I finally reached the top, and was welcomed by a view of the next long sweeping beach. In fact from the ridge I could see both beaches at the same time, such a beautiful sight.


I then had to find the path back down the other side – it is difficult to believe that so many people are using it because it seemed quite ill-defined to begin with. It was possibly even steeper going down, very rocky with big drops to be managed and always the fear of twisting an ankle on the pointy rocks. I made it down very carefully and slowly and in one piece, having made constant use of my pacerpoles to steady my descent. I think the shape of the handle, which allows me to lean down with the palm/heel of the hand must make them more useful in this type of situation than straight poles.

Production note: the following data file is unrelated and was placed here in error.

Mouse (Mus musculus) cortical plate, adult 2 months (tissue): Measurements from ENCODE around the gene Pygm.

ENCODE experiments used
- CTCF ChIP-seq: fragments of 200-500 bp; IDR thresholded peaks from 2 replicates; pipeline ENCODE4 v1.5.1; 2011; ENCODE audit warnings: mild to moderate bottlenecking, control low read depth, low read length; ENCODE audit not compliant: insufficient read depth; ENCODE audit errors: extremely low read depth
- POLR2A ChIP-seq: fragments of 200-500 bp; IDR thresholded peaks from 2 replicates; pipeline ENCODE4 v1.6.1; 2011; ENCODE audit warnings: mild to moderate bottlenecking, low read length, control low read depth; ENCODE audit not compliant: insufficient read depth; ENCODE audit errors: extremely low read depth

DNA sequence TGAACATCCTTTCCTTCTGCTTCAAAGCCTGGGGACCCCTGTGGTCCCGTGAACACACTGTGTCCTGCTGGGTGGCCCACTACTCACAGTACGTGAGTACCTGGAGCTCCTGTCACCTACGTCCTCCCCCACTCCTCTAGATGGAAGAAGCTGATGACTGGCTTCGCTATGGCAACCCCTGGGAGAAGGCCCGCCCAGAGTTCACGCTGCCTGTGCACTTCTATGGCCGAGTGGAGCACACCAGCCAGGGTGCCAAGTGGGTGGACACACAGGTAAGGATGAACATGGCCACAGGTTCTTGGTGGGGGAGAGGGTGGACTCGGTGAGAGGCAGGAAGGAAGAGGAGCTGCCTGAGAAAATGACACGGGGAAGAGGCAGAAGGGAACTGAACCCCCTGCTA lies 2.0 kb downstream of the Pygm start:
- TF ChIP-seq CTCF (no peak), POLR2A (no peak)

This has to be the most spectacular start to any stage on any Camino. I wouldn’t have wanted to do this climb or descent in a strong wind or in rain, but as my great good luck would have it, the air was totally still and the sun was shining down from a blue sky.

I treated myself to a rest on a comfortable rock to make notes on events so far, and it was quite an effort to rouse myself and set off along beach number two onwards the next town.


About half way across there was an inlet of water to be negotiated, but it was impossible to tell how shallow it was, so I waited for someone else to cross before making the decision to remove my boots. So off they came for a paddle across the stream and then I walked barefoot the rest of the way. It was wonderful and although a little hard going sinking into the sand, all my aches and pains momentarily disappeared.